Tuesday

5th Jul 2022

Interview

Cyprus: 'the insecurity has been incredible'

  • Laiki customers are still in the dark about their accounts (Photo: laiki.com)

Twelve years ago, Roddy Damalis decided to leave South Africa where he was running two restaurants and return to his home country, Cyprus.

The chef set up base in the southern Cypriot town of Limassol, where he opened up a restaurant and started organising a cooking workshop on Mediterranean cuisine.

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Speaking to EUobserver on Monday (25 March) over the phone, Damalis said all his accounts are with Laiki, the bank that under a fresh bailout deal agreed earlier that morning in Brussels will be completely "wiped out."

"I am protected, because both my business and my personal account are under €100,000," he said.

Under the bailout deal, Laiki depositors below €100,000 are to be taken over by the Bank of Cyprus, another banking mammoth whose clients will have to take a hit.

But Damalis admits he is still being kept in the dark by the bank as to how this transfer will proceed and how much he will have on his bank accounts in the end.

"The insecurity has been incredible over these past 10 days," he said, in reference to banks having been kept closed since 16 March. "There had been some rumours before, but nobody thought the situation would spiral out of control like that. It was like a horror movie."

Damalis said he refused to take part in the "panic domino" that hit many of his co-nationals. Three of his restaurant suppliers told him they will only accept cash, but with Visa and Mastercard payments still working, he insisted they should continue using cards.

"I did not want to go down that road, which would have meant asking restaurant customers to pay in cash, too. So I cancelled those suppliers and found others who still accepted cards," Damalis recalls.

Given the uncertainty and wild plans of the past week - ranging from a tax on all deposits to nationalising pension funds - Damalis said "at least now people feel relieved that there is a decision, even if they don't agree with the terms of the bailout."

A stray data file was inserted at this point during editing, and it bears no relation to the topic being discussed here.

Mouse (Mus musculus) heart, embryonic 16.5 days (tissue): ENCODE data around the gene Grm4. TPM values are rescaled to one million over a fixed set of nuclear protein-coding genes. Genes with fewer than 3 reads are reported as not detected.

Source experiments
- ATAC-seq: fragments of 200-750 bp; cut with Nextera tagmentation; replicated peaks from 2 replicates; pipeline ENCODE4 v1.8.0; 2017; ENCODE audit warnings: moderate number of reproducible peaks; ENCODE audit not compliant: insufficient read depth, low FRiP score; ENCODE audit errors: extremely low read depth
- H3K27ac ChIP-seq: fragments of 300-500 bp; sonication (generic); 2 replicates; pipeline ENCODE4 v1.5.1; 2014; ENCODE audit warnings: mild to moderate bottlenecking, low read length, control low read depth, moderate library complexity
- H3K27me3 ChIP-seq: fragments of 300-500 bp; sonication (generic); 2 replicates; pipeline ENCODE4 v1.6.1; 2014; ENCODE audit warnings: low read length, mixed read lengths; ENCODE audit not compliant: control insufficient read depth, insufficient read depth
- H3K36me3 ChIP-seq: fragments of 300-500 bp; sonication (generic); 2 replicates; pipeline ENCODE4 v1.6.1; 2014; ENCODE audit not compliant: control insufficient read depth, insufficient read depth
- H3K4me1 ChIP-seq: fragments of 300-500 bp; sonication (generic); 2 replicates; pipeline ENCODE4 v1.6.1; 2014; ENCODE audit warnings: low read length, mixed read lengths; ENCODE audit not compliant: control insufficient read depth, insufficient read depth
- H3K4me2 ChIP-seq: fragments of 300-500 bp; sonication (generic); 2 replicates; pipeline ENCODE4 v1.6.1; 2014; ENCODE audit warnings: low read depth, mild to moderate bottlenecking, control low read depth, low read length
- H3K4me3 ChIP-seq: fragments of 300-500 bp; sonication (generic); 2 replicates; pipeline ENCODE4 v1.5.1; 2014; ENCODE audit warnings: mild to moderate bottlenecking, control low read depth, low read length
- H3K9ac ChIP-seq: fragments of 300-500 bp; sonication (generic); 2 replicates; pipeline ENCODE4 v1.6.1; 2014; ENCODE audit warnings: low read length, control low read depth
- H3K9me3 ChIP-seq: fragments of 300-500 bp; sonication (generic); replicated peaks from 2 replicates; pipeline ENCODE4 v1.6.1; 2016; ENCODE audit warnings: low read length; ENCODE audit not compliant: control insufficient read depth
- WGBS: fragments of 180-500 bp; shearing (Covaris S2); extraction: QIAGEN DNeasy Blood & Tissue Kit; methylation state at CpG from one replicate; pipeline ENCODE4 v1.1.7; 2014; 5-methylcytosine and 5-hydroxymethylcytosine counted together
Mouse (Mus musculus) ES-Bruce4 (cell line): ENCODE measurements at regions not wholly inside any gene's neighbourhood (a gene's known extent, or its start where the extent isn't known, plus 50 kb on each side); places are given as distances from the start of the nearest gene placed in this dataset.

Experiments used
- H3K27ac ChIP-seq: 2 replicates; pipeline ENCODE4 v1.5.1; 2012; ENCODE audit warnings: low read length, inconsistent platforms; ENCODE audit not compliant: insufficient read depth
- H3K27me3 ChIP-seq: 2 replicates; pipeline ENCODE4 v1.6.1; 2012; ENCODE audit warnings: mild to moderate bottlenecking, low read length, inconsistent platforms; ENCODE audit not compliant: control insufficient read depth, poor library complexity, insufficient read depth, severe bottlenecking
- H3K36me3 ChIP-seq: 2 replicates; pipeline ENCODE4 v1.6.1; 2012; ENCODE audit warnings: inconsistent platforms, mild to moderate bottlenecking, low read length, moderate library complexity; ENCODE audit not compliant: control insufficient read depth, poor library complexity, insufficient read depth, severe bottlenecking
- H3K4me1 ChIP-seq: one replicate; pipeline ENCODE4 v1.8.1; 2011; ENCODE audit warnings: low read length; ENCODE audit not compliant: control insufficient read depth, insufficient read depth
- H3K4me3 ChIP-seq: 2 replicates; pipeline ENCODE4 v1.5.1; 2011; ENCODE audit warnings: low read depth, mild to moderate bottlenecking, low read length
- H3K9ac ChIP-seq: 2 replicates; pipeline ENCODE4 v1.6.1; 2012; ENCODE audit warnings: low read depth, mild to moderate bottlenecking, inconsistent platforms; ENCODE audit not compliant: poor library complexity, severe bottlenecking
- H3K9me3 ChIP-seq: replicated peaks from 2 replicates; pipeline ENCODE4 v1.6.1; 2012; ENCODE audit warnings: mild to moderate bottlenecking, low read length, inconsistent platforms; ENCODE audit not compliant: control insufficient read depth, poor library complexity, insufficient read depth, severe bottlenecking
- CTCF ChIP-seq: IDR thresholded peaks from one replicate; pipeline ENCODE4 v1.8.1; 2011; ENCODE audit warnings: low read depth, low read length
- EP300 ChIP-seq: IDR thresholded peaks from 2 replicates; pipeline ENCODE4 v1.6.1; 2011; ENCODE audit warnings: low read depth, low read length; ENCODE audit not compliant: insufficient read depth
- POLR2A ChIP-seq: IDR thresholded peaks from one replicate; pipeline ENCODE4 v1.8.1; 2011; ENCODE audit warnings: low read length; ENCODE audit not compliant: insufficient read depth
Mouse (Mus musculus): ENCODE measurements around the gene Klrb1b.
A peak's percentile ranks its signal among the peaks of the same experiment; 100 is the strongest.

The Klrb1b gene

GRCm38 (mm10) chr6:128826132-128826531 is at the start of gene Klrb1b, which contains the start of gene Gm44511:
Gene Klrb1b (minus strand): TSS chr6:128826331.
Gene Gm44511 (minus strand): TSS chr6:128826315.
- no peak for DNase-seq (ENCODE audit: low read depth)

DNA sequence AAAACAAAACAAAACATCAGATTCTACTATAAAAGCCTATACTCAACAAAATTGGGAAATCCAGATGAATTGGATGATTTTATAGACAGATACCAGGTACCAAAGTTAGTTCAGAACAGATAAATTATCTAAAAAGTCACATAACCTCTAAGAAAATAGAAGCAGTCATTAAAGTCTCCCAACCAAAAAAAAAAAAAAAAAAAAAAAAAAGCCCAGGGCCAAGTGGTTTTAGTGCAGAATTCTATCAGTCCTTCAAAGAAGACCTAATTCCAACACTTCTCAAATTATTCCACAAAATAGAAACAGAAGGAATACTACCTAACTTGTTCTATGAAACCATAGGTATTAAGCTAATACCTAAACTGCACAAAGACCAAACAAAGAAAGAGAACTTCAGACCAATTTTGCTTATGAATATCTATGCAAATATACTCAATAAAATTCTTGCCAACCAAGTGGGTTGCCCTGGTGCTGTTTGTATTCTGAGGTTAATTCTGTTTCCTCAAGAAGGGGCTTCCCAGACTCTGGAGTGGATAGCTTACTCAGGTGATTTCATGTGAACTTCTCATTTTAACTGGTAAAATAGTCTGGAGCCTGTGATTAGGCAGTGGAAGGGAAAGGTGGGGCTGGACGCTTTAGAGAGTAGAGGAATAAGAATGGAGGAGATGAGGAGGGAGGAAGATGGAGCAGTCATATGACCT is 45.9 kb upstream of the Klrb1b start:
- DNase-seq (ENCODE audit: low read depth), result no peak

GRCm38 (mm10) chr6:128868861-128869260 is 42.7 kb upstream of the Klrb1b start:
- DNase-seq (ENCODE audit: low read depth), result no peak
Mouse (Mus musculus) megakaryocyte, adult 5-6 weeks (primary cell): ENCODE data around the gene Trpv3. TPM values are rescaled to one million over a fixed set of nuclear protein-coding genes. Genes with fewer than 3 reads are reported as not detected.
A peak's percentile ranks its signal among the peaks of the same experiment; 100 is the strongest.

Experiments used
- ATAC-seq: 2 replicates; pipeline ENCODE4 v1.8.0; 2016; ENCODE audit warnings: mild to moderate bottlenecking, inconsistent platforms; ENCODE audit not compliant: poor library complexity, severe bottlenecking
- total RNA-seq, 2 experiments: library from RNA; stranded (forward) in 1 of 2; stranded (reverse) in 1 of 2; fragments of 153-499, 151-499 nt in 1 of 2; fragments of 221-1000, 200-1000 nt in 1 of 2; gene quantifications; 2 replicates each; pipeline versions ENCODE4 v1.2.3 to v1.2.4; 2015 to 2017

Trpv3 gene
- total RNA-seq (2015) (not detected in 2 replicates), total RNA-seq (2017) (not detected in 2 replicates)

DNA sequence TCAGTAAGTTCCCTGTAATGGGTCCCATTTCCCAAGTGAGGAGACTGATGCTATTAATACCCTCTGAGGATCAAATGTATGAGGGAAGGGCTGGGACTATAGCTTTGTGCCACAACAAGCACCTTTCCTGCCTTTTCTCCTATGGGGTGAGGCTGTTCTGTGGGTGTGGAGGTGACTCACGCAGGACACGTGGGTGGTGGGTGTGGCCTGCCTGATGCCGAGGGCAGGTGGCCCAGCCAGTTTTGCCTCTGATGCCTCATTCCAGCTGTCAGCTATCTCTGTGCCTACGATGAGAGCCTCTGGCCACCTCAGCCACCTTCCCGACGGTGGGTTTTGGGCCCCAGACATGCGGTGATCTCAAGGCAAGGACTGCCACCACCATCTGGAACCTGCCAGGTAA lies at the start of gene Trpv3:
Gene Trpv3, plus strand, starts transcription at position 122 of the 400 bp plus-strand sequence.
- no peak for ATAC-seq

"Hopefully banks will open tomorrow, allowing us to continue to run our businesses. It is of paramount importance that we stay in our routines," Damalis said.

As for future plans, he said he does not regret having moved to Cyprus and will continue to stay there.

"But confidence in banks is low across the board. The European Union and the Cypriot government realise that, so we'll see a lot of restrictions to stem the panic withdrawals once banks re-open. It will take years to restore the confidence in Cypriot banks," he concluded.

Eurozone agrees Cyprus bailout 2.0

Cyprus' Laiki bank is to be wiped out. Depositors in Bank of Cyprus will also take a hit under a new bailout deal. But details remain sketchy.

Analysis

Cyprus 'business model' was no mystery to EU

EU politicians are saying Cyprus must scrap its "unsustainable business model." But data shows the writing was on the wall ever since the island joined the euro, five years ago.

Success of Cyprus deal depends on 'social consensus'

The success of the Cyprus bailout deal will depend on the social consensus around it, says Brussels, with the island's GDP expected to dive as the size of the banking sector is drastically cut.

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